Coming Soon!

Had to pull her car all the way up to the driveway gate, and then crept the Jeep up right behind her. Turned it off and tried to restart it and BZZZZZZZT!

SO....this morning I took my super-duper-charge-any-battery-known-to-man charger to the Jeep, pulled the connections to the battery, and connected the charger.

The charger went into "analyze" mode, declared the battery to "OK", and then started charging. The state-of-charge as measured by the charger was only 65%, BUT I noticed the battery clamps were somewhat loose on the battery posts when I hooked up the charger.

Absolutely NO corrosion on them, as I greased them pretty well when I put this battery in the Jeep a few years ago.

Hopefully it's just a case of the battery clamps loosening up over time, and things will be OK again after the battery charges up, and I properly tighten the clamps.

This model Jeep uses an obscure size battery, and last time I replaced it cost around $200. It's the biggest battery I've ever seen in a passenger car, and looks like it belongs in an 18-wheeler.

***UPDATE***

Well, it's not the starter. Charged to 100%, and all I get is the BZZZZT!

Jumped it with my mammoth Optima "Yellow Top" I use for my portable solar-powered Ham operation, and it started right up.

THREE times it started flawlessly.

Connected the charger back up, and charged to 100% again. Disconnected the charger and no start. And after ONE attempt to start it, the charger showed that the state-of-charge had gone from 100% back down to 65%!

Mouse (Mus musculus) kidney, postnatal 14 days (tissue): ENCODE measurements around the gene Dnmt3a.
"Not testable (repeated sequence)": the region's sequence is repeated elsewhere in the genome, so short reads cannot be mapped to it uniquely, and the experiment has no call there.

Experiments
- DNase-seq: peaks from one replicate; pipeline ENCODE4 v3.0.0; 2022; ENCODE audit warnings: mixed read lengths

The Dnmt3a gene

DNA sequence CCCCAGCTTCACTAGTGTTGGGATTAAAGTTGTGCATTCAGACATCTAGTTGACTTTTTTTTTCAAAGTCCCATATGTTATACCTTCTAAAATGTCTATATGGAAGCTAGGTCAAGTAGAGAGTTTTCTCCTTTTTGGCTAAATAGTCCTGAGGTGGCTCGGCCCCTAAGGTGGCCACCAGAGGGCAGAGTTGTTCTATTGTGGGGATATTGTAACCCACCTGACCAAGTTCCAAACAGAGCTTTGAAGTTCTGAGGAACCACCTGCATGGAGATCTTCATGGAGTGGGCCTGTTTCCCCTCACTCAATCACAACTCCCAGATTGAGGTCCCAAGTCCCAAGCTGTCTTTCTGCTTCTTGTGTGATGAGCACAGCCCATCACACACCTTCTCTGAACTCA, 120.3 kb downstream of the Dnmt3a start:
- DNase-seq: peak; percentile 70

Looks like it developed a bad cell, literally overnight.

Saturday, December 17, 2016

Obamas Legacy.....

The wife and I are off to the "Crew Appreciation **Christmas** Dinner" onboard the Iowa tonight, so I thought I'd leave you with this little video, passed on to me by a good friend.

Enjoy!



Thursday, December 15, 2016

Rain and Cold Weather for L.A.

So far the rain gauge says about .15" over the last several hours. NWS claims we could get 1" to THREE inches of rain tonight. That's a whole lot in such a short time for out here. Most of the soil here is adobe, a clay/sand/"black dirt" mix, and after an inch of rain or so, not much soaks in, and it starts to pool and run off.

And I know "cold" is a very relative term (just ask Rev Paul!), but THIRTY SEVEN degrees and raining in SoCal is a bit "unpleasant" for the natives.